Networks, Change and Managable Risk…

Troy Building on the campus of Rensselaer Poly...

Image via Wikipedia

A study was recently completed by the Rensselaer Polytechnic Institute into the smallest number of people that through exerting influence in a network, can bring about change. 

Apparently the number is slightly less than 10% – provided that the core base is highly committed and not prepared to change themselves.

This has quite significant implications for marketers, whether the product being sold is a political party, a concept, or a physical good. When the number of people that are required to hit critical mass is so small the potential for success becomes greater. The issue is clearly to follow the maxim that great marketers have laid down for as long as I can remember. That is to have a bull’s eye target market that you start with when you are planning to sell something, and, just as important, to ensure that the following that is built is passionate and unchangeable, bearing in mind that “the less reasonable will prevail”.

The less reasonable. Who are they? And what does this mean to you?

For those who are selling it means that you have to build a passionate following for your product. This is what some of the big online brands have managed to do on their way to greatness. Think about Google, Amazon… What could you do with your brand that would put you in that league? Or even a fraction of it!

It is a particularly interesting question at the moment given that we are now entering what I would call the third wave of internet business. This is the time when the mainstream of internet users start to “get it” and are sufficiently motivated by what they see around them to become passionate about it (the critical 10%, perhaps?).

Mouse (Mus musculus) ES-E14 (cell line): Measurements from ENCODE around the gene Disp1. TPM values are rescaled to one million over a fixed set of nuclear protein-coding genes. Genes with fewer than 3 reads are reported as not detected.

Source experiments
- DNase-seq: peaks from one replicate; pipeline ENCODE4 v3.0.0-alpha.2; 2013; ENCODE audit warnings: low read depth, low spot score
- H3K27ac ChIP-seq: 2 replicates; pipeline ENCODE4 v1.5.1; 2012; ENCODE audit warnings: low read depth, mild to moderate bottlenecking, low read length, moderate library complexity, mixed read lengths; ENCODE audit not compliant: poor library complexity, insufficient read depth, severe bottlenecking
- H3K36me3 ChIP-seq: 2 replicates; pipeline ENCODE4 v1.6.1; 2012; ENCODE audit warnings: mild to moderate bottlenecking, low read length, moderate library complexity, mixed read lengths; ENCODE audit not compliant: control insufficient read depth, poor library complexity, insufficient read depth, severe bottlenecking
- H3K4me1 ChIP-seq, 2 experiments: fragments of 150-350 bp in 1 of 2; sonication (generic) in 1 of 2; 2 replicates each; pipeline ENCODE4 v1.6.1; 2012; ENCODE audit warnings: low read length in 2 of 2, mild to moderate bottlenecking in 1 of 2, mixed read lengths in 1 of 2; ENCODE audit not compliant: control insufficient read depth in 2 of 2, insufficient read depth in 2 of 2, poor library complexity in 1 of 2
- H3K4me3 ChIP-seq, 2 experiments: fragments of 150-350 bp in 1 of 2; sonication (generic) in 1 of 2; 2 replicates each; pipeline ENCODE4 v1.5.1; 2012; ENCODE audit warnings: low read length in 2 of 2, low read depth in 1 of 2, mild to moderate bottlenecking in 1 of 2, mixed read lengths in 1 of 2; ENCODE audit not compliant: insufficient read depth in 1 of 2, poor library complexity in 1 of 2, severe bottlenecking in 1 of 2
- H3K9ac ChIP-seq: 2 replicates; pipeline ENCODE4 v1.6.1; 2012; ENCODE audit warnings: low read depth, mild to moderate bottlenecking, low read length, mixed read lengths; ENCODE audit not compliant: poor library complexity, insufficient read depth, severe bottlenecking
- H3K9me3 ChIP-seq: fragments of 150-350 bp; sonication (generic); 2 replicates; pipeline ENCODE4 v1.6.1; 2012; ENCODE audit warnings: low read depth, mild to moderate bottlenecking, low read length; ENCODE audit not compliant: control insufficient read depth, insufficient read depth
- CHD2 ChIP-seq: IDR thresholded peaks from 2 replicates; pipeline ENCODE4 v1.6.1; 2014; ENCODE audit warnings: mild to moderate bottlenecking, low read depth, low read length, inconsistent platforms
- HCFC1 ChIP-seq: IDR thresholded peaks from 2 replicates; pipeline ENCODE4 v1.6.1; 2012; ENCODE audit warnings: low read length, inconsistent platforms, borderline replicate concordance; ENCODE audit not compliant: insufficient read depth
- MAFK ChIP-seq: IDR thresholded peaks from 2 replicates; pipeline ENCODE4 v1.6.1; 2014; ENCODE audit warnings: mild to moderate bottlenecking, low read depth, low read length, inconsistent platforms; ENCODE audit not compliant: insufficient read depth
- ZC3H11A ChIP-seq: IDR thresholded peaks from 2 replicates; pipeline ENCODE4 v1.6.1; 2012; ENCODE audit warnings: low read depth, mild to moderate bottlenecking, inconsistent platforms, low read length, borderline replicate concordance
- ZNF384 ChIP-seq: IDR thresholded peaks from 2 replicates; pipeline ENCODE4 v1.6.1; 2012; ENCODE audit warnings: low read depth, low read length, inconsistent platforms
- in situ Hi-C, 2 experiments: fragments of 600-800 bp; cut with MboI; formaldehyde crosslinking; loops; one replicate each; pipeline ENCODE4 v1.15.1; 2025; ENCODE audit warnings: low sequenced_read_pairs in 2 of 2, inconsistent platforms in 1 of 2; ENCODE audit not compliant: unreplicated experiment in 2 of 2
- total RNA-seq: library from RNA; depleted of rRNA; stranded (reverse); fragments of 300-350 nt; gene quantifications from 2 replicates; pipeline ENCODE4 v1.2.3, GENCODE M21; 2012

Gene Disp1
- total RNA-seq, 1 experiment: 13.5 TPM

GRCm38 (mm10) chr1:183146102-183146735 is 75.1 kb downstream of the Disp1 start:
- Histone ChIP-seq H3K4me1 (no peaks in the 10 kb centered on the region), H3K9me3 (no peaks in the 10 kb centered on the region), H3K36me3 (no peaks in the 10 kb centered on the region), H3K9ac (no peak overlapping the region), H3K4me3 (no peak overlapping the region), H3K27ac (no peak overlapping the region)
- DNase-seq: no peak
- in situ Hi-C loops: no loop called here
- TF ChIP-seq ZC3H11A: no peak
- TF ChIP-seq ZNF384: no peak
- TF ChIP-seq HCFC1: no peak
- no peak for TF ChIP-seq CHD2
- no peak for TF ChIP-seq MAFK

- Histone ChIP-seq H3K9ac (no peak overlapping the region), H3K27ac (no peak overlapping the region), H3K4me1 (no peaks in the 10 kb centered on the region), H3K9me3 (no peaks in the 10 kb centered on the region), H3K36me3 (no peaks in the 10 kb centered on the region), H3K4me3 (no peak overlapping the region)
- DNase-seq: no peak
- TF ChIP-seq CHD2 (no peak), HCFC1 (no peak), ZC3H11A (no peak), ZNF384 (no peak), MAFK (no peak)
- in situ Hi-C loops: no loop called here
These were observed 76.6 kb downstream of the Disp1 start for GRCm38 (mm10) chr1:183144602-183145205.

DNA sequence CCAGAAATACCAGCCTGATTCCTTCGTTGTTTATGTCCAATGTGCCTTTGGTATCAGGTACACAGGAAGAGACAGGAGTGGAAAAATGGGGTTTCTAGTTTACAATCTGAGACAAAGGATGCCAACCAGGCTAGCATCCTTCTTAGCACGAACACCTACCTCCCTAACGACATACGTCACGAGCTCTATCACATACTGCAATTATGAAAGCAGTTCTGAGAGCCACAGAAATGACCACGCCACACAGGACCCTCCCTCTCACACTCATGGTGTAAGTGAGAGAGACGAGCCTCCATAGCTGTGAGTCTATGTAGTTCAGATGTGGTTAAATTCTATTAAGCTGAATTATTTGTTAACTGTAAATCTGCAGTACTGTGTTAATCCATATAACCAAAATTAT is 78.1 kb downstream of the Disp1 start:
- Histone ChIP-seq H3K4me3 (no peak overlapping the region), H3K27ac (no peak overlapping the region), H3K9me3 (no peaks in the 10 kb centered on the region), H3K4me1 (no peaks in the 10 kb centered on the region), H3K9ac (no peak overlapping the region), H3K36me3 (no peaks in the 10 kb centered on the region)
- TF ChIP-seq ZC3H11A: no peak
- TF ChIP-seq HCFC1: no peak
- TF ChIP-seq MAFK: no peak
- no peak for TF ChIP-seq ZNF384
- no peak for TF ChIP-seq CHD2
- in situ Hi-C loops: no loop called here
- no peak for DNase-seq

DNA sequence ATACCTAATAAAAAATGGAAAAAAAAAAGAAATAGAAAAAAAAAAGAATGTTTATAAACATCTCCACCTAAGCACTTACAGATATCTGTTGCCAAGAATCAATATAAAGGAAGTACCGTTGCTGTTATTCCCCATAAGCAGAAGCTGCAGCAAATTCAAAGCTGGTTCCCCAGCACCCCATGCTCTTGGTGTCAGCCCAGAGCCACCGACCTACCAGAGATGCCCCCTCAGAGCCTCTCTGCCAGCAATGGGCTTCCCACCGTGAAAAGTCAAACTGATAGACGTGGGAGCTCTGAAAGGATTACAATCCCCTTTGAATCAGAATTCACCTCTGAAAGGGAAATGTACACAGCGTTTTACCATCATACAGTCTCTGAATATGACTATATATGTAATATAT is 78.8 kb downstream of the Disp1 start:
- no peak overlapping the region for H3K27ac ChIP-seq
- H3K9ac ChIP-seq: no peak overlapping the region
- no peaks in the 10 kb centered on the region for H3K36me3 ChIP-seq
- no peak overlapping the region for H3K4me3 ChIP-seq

It is this rising tide of mainstream web acceptance that is going to be the greatest disruptive force ever seen in commerce. Wherever passions can be awakened and ideas become entrenched there will be change. The task is all about finding reasons to create intractable support for products, brands, ideas by the magic 10%.

For most legacy businesses, this going back to basics is very hard. It requires leadership not just management. And for most mature businesses, leadership of the kind required means an increased level of risk. But in this model the paradox is that by not leading, the risk is absolutely increased.

Related articles
Enhanced by Zemanta

Tags: , , , , , , ,

Comments are closed.